JUBA (Reuters) - A rift appeared in one of South Sudan’s two main rival groups on Friday, raising the prospect of further turmoil after months of fighting, as members of one faction threatened to replace their leader.
A group inside the SPLM-IO movement issued a statement saying its head Riek Machar should return to the capital Juba and carry on his work in the government, or be removed from office.
Machar, South Sudan’s Vice President, and his SPLM-IO group, have been caught up with more than two years of on-and-off, ethnically charged fighting with supporters of the country’s President Salva Kiir.
Machar left the capital last week after a new outbreak of clashes, saying he would only return when an international body set up a buffer force to separate his forces from Kiir‘s.
Kiir called on him on Thursday to return to salvage a peace deal, and a faction of Machar’s own group, led by mining minister Taban Deng Gai, on Friday said they agreed.
“The decision by the government to give... Machar an ultimatum is entirely in line with its powers,” William Ezekiel, spokesman for SPLM-IO faction allied to Gai, said.
“On our side, we want him to show up, otherwise we will replace him.”
Machar’s spokesman, James Gatdet, rebuffed the threats, saying Gai’s faction had no official status in the moment.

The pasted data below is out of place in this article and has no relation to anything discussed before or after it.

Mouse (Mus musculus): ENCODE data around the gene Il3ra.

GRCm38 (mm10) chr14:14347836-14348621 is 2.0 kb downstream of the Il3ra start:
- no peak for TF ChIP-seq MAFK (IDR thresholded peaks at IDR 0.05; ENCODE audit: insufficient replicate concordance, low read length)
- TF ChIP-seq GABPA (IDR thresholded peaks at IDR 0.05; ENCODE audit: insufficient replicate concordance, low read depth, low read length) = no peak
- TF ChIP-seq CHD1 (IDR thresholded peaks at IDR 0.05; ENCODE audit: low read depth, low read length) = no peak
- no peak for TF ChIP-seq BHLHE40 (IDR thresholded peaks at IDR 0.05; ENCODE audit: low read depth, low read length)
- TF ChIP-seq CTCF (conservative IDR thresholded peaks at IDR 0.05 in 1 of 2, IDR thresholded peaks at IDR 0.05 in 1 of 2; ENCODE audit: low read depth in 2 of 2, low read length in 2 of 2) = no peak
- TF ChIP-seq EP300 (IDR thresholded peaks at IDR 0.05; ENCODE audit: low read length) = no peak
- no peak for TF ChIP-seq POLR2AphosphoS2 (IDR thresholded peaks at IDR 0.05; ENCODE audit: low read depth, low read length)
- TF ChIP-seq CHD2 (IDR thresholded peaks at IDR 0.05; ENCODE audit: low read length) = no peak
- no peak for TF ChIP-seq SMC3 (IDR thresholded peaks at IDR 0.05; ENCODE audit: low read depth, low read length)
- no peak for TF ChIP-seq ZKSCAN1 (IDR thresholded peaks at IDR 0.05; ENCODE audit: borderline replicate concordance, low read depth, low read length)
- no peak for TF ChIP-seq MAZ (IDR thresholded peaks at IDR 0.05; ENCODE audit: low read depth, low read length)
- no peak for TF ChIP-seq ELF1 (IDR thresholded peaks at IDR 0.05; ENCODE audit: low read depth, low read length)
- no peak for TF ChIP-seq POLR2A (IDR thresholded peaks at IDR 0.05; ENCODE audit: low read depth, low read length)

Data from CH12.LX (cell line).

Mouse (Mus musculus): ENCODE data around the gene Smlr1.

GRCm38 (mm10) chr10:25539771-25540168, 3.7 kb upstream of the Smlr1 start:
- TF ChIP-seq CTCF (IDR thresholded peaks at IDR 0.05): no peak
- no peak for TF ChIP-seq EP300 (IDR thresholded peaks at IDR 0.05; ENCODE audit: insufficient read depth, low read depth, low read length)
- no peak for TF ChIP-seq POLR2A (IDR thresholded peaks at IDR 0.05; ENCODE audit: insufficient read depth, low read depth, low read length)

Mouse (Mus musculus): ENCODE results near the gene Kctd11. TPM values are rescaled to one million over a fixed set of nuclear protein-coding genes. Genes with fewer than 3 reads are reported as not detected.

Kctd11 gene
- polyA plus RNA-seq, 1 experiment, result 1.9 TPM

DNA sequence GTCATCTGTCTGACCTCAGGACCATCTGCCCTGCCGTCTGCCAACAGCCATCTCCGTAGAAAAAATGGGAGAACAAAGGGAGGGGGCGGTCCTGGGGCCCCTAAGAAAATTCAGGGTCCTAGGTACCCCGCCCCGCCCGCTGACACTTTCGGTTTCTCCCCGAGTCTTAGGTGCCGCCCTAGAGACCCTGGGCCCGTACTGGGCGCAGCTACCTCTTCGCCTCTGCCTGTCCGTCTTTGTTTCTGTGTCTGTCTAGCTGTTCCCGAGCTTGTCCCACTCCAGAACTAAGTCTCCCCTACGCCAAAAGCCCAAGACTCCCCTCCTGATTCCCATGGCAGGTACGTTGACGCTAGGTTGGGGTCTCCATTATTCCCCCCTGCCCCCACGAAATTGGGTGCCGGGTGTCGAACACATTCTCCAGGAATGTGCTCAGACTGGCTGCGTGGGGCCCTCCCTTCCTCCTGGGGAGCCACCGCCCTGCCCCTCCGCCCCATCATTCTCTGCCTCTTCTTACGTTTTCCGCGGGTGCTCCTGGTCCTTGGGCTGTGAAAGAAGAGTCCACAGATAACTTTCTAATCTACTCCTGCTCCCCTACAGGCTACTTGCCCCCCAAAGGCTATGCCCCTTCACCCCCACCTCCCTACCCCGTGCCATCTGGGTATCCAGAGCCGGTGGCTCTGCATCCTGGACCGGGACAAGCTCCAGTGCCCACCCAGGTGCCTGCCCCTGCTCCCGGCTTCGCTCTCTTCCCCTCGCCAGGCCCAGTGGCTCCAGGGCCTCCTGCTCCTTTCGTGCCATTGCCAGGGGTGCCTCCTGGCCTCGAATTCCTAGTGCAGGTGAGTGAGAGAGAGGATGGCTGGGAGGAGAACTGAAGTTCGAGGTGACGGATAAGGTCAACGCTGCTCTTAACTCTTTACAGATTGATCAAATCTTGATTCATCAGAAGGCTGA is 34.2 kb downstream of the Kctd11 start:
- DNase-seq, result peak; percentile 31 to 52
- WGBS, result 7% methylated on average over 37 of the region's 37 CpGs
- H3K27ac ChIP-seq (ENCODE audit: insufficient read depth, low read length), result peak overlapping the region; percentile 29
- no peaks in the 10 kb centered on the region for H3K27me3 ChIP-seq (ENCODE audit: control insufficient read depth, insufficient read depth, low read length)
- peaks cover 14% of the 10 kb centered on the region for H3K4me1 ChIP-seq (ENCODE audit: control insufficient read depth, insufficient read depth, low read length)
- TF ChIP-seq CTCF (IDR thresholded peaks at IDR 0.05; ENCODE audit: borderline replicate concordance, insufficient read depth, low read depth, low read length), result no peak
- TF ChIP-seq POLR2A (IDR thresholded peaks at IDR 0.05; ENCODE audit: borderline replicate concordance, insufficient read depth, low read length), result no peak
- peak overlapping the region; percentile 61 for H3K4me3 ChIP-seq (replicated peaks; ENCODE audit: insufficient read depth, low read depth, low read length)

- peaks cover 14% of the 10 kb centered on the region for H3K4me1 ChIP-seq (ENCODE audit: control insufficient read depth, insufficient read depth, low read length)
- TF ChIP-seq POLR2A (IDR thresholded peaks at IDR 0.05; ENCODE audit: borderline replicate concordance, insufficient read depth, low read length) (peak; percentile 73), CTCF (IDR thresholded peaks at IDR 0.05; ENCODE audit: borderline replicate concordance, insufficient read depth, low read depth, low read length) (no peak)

South Sudan’s politics has long been plagued by splits and rivalries as leaders switch allegiances, in the contest for power and influence in the oil-producing nation, which only emerged from Sudan five years ago.
“Machar ... has communicated to all his military commanders to cut off any communication with General Taban Deng Gai and his few individuals who support the President Kiir’s conspiracy,” he said.
Speaking after a cabinet meeting attended by some SPLM-IO ministers, Information Minister Michael Makuei said it was up to the party to sort out its internal differences.
“The cabinet has advised (Machar) to put his house in order so that they decide as to whether someone will be acting in the place of Riek Machar or declare his position vacant,” he told reporters after the meeting.
The two years of fighting started after Kiir sacked Machar as Vice President in 2013 and has killed more than 10,000 people and displaced over 2 million, many of whom fled to neighboring countries.
The most recent fighting in Juba has forces 26,000 people to flee to neighboring Uganda, the U.N. refugee agency UNHCR’s spokesman Andreas Needham told a news conference in Geneva.
Additional reporting by Stephanie Nebehay in Geneva; Writing by George Obulutsa; Editing by Andrew Heavens